I disagree. It’s like saying you can’t do a movie magazine unless it’s presented as a film, or a music magazine unless it’s in song form (or at least audio). Cross-media treatment works, and works wonderfully: It creates a separate channel for the topic, opening it up to a whole universe of people who might never have known about it otherwise. Commercially, there’s still more bang in the advertising buck in print than online, so that’s the other driver in launching a magazine.

Like I said originally, a blogging magazine will debut in the near future. Whether or not it comes from an established publisher or a startup, it’ll be a magazine worthy of the name, worthy of notice, and worthy of time and money well spent.

- Costa Tsiokos, Mon 03/14/2005 09:01:08 PM
Category: Bloggin', Publishing | Permalink | Feedback (3)

Did Hershey’s commit a major bilingual boner by putting the name “Cajeta Elegancita” on it’s new line of Hispanic-targeted chocolate products?

Depends on which Spanish-speaker you ask:

Well, that’s the Mexican version of cajeta — a type of dulce de leche, a very sweet, caramelized condensed milk eaten straight from a tin, drizzled atop desserts or made into candies throughout Latin America.

But in Argentina, Uruguay, and Paraguay, cajeta, ahem, is a vulgar term for a certain delicate part of the female anatomy.

And that’s the heart of it: Because Mexican-Americans make up about two-thirds of all Hispanics in the U.S., that’s the specific subset that Hershey’s had in mind when devising this product line and accompanying campaign. Reinforcing that is the use of budding Mexican popstar Thalia at the pitch-person.

Naturally, that approach can be off-putting to non-Mexican Hispanics. But I think it’s a positive sign that the marketing world is taking a closer look at the Hispanic population in the United States, and recognizing that it’s not one homogenous group. The more the nuances are targeted, the more long-term success companies will have.

I think the focus on possible double-entrendre interpretations can go a little overboard. Just about any word or phrase can be assigned offcolor meanings; that doesn’t mean it should be avoided for commercial uses. I think in this particular case, the fact that it’s an American company delving into Spanish marketing reinforces suspicions that it’s a grafted-on effort, without enough research behind it. That’s really unfair; when millions are at stake, the bases tend to be covered ahead of time (although miscues do get through — see Dairy Queen’s tragic MooLatte).

There are, of course, many instances of the same word in the same language having wildly different meanings in different cultures. The word “fag” in American English is derogatory toward homosexuals; in the UK, it’s a synonym for a cigarette. The movie Snatch, which was largely a British production, also comes to mind.

I wonder how this will shake out. I’m sure plenty of hacks out there are already evoking the old (and false) “Chevy Nova/No-Va” example, even though the reality of the Chevy parable may wind up being closer to the reality in this current case.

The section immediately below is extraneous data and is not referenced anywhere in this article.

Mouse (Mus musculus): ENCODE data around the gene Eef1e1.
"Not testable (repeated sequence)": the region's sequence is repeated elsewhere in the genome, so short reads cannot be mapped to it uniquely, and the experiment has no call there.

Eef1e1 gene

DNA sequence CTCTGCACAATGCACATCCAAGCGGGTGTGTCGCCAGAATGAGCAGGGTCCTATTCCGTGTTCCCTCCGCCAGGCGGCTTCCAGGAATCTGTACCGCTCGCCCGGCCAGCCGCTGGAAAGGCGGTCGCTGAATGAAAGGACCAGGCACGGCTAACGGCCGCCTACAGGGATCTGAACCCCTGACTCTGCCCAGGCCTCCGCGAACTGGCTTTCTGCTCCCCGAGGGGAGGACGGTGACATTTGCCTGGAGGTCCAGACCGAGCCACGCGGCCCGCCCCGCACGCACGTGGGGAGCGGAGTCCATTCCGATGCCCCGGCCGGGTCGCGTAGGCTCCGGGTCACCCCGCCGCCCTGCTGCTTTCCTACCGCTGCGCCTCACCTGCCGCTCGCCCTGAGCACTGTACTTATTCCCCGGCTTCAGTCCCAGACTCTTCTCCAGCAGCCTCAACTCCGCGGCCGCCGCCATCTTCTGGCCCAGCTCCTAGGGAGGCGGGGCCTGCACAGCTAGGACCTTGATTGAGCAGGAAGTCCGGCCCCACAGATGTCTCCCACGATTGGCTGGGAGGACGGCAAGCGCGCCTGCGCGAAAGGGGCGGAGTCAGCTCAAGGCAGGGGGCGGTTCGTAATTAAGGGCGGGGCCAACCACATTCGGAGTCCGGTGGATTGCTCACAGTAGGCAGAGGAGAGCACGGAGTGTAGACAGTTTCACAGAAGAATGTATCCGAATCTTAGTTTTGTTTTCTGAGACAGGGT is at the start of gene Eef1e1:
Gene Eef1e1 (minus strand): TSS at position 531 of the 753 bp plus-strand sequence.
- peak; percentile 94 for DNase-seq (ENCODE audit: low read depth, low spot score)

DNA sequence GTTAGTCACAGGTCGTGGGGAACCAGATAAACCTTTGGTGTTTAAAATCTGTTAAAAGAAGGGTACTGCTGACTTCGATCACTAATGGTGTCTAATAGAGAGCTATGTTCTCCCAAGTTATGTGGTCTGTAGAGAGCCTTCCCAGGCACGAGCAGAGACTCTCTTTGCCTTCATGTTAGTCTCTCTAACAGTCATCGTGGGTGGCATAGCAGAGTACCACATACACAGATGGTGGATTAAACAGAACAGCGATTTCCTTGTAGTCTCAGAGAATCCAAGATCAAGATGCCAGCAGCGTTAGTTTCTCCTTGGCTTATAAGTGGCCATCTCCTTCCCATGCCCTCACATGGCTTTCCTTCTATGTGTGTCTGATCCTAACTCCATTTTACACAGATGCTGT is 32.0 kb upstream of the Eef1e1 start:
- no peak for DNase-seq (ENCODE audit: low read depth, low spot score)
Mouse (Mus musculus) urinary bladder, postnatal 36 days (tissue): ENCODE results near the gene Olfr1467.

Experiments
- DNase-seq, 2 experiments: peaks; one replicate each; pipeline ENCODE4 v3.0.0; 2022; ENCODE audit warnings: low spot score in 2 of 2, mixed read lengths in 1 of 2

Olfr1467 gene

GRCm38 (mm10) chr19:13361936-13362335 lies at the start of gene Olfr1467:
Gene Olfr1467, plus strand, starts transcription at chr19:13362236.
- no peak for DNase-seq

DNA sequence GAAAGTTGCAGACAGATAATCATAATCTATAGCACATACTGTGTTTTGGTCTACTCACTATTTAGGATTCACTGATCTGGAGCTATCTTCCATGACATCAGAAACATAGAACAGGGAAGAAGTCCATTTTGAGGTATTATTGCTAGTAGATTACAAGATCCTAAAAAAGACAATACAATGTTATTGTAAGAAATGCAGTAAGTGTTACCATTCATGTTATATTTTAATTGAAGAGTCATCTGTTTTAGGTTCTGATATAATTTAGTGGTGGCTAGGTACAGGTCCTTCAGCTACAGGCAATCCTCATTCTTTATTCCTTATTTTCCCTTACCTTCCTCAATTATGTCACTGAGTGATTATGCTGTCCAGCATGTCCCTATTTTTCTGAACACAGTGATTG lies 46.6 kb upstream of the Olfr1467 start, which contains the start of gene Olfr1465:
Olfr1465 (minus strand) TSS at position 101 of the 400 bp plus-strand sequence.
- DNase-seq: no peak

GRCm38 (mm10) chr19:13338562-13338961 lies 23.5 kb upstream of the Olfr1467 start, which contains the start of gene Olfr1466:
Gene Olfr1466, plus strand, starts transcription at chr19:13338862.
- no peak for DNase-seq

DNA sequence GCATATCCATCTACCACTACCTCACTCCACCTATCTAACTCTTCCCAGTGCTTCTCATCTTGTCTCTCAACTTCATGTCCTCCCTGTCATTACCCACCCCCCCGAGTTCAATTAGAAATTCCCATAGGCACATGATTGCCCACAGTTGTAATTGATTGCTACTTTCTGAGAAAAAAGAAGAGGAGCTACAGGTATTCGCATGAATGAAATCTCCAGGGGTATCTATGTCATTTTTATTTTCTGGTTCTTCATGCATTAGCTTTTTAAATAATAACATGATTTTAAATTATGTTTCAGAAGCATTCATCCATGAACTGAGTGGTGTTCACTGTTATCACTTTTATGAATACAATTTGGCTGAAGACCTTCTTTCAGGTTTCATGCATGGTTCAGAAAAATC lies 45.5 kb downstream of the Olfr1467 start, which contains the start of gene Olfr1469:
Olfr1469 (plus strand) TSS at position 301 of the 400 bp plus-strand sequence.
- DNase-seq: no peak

- Costa Tsiokos, Mon 03/14/2005 05:59:10 PM
Category: Advert./Mktg., Society | Permalink | Feedback (2)

officially decent
Yes, Mother: I do check my hit-counter logs during the day (and sometimes night). It’s a tad voyeuristic, but in my mind, harmlessly so. Besides, I enjoy getting a sense of how and why people find their way to this little corner of the Web.

Certain originating domains tend to stand out more than others on the logs. Today at about a quarter after high noon, I noticed that this blog registered a hit from someone at the Federal Communications Commission. What’s more, that visitor landed (via a Google search) on my November 2004 post about the real reason behind the Terrell Owens-Nicollette Sheridan “Monday Night Football” imbroglio.

Less than an hour later, the FCC officially announced their decision on the MNF opener, ruling that it was not indecent. (No word from the commissioners on whether or not the originally-planned John Madden appearance in the spot would have offended the nation’s sensibilities.)

I’d like to think that the anonymous FCC visitor to my online digs was none other than Michael J. Copps, who was looking for some additional pulse-of-the-people insight before issuing his seperate statement on the matter. I’d like to think that, but who’s kidding who; it was probably just some low-level worker bee. Besides, the Commission made their decision over a week ago; they just got around to making it public today.

Still, it’s intriguing to think that a blog’s referral information could serve as a rough early-warning system for impending events and announcements like this. It’s reminiscent of the alleged “Dominos Pizza Meter” indicator that linked upticks in Pentagon delivery orders to Operation Desert Storm escalation.

- Costa Tsiokos, Mon 03/14/2005 04:02:05 PM
Category: Bloggin', TV, Football, Society | Permalink | Feedback (2)